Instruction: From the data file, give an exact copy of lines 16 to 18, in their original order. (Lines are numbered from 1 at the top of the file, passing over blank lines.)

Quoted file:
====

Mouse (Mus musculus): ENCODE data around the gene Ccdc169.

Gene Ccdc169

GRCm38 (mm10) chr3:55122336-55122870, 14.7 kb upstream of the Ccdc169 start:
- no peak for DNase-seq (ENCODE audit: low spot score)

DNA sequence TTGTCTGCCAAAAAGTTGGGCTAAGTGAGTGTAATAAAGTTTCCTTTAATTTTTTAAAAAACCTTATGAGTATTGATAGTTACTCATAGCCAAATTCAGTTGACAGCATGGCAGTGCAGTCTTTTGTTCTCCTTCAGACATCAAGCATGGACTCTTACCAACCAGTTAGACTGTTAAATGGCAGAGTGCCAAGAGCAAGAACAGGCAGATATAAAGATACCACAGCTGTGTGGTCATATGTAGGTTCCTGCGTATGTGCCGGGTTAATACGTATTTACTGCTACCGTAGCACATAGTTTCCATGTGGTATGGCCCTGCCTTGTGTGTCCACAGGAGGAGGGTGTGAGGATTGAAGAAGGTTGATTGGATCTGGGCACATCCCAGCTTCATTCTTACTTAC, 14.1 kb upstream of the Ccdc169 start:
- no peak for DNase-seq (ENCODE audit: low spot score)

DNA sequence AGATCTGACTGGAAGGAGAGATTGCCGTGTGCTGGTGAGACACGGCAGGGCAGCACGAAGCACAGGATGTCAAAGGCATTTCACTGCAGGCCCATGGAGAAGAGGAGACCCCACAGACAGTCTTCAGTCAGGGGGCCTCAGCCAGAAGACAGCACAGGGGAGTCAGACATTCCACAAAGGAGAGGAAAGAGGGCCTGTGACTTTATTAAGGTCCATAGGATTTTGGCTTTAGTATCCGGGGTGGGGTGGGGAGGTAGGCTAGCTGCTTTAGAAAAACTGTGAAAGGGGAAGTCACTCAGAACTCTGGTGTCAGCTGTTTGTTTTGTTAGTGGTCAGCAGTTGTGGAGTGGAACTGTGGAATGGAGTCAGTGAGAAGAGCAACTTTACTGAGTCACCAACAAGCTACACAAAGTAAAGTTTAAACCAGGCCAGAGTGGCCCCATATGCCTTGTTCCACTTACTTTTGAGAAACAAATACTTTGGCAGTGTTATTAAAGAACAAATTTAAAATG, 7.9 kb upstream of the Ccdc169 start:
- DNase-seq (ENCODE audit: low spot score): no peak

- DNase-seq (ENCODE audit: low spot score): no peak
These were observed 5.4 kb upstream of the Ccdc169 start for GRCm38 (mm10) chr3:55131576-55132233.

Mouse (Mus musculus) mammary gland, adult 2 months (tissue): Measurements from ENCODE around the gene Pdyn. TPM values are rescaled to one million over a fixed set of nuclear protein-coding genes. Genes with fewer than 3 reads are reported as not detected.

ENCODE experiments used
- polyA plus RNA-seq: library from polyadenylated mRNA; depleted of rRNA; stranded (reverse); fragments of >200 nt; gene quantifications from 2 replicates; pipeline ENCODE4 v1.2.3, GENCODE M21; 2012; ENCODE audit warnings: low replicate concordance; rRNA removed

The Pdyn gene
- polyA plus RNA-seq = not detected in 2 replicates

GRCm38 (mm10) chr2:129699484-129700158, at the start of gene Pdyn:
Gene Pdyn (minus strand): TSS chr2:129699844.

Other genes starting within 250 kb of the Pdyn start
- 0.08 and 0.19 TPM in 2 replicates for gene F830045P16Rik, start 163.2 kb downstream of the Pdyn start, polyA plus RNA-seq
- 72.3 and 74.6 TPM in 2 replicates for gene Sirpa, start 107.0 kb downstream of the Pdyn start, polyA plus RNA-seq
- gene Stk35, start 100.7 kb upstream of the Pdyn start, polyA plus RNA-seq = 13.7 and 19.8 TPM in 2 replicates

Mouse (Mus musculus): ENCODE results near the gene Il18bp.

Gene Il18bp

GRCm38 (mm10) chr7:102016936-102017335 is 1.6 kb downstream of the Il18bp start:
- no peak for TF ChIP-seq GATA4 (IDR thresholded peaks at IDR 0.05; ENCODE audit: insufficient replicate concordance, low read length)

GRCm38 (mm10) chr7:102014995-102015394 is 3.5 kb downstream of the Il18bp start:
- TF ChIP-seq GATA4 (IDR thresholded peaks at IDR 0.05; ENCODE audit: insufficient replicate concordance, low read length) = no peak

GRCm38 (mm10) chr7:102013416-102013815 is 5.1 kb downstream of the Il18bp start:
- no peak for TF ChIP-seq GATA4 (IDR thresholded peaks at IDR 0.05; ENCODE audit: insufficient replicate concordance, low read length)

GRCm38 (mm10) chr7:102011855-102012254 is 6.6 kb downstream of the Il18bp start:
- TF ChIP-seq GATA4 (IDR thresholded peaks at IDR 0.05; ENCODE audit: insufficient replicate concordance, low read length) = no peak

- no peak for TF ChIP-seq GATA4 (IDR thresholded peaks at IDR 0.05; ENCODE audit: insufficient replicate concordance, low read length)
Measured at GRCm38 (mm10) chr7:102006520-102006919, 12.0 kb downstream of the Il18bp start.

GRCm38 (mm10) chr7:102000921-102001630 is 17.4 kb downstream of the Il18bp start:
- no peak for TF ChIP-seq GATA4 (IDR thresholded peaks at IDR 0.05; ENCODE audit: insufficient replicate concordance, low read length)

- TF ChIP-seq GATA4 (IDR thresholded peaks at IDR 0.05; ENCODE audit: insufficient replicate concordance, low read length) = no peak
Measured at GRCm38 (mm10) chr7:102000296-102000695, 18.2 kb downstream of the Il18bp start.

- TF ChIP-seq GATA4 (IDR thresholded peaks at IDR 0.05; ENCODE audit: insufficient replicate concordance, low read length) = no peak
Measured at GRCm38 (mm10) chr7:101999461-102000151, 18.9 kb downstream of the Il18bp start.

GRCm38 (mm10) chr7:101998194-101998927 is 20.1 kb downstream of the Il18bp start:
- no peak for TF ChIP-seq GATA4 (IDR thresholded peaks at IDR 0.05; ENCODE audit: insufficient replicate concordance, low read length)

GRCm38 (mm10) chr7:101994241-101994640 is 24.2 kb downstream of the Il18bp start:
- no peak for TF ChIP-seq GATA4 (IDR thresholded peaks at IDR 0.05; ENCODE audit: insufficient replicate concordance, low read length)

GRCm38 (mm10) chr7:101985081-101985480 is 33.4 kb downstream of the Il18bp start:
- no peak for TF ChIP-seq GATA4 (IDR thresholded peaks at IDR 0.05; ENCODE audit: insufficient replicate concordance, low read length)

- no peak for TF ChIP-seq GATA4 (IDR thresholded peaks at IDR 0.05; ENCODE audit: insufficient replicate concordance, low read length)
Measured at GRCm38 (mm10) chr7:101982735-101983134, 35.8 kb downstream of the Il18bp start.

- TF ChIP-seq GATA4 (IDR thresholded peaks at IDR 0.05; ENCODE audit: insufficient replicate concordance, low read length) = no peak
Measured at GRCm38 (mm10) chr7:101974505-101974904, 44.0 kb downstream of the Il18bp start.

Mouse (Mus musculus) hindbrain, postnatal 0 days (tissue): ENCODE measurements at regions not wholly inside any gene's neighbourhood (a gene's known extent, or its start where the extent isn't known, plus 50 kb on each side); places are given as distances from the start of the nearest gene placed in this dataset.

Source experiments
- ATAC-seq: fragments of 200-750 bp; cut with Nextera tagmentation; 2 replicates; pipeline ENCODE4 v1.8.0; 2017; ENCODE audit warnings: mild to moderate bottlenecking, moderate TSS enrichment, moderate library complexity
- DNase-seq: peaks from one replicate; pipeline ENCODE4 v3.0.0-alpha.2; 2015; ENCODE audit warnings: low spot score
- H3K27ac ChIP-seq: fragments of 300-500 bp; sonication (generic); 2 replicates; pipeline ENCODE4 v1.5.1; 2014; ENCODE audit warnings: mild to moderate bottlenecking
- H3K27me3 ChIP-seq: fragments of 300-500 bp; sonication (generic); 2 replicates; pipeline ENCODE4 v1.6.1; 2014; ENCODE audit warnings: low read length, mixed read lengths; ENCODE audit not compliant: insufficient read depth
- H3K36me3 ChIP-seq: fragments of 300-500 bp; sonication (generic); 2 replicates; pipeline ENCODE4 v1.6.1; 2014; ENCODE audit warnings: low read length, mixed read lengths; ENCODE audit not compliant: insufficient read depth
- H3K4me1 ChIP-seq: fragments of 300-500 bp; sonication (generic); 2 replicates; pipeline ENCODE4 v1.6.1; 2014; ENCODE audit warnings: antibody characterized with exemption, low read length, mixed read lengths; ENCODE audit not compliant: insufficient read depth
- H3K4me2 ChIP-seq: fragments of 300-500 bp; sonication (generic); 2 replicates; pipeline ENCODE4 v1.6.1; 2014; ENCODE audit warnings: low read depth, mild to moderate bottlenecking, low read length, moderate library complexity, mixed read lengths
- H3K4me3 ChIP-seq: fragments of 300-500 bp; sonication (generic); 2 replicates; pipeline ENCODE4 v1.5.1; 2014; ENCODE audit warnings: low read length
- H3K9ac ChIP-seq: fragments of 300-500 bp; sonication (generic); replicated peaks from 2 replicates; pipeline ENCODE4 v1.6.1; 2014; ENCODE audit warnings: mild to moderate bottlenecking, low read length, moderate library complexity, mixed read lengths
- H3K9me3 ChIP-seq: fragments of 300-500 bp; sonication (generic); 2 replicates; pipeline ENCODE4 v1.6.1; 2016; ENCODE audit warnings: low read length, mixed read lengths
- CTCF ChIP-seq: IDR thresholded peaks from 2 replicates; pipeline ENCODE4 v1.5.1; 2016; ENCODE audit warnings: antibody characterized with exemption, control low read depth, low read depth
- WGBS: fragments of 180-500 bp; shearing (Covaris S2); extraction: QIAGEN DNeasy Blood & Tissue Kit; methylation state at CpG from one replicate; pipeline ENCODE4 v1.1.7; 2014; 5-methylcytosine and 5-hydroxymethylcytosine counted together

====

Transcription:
GRCm38 (mm10) chr2:129699484-129700158, at the start of gene Pdyn:
Gene Pdyn (minus strand): TSS chr2:129699844.

Other genes starting within 250 kb of the Pdyn start